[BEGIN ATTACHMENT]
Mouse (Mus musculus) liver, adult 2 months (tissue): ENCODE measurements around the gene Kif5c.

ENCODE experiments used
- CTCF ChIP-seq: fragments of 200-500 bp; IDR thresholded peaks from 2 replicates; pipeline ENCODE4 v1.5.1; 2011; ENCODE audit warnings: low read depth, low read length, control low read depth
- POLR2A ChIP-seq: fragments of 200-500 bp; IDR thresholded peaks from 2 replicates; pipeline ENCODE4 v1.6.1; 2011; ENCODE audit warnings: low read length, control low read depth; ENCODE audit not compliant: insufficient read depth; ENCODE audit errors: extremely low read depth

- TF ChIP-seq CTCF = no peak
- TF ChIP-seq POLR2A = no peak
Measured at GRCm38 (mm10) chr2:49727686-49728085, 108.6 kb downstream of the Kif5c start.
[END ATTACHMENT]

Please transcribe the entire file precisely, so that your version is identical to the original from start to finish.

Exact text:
Mouse (Mus musculus) liver, adult 2 months (tissue): ENCODE measurements around the gene Kif5c.

ENCODE experiments used
- CTCF ChIP-seq: fragments of 200-500 bp; IDR thresholded peaks from 2 replicates; pipeline ENCODE4 v1.5.1; 2011; ENCODE audit warnings: low read depth, low read length, control low read depth
- POLR2A ChIP-seq: fragments of 200-500 bp; IDR thresholded peaks from 2 replicates; pipeline ENCODE4 v1.6.1; 2011; ENCODE audit warnings: low read length, control low read depth; ENCODE audit not compliant: insufficient read depth; ENCODE audit errors: extremely low read depth

- TF ChIP-seq CTCF = no peak
- TF ChIP-seq POLR2A = no peak
Measured at GRCm38 (mm10) chr2:49727686-49728085, 108.6 kb downstream of the Kif5c start.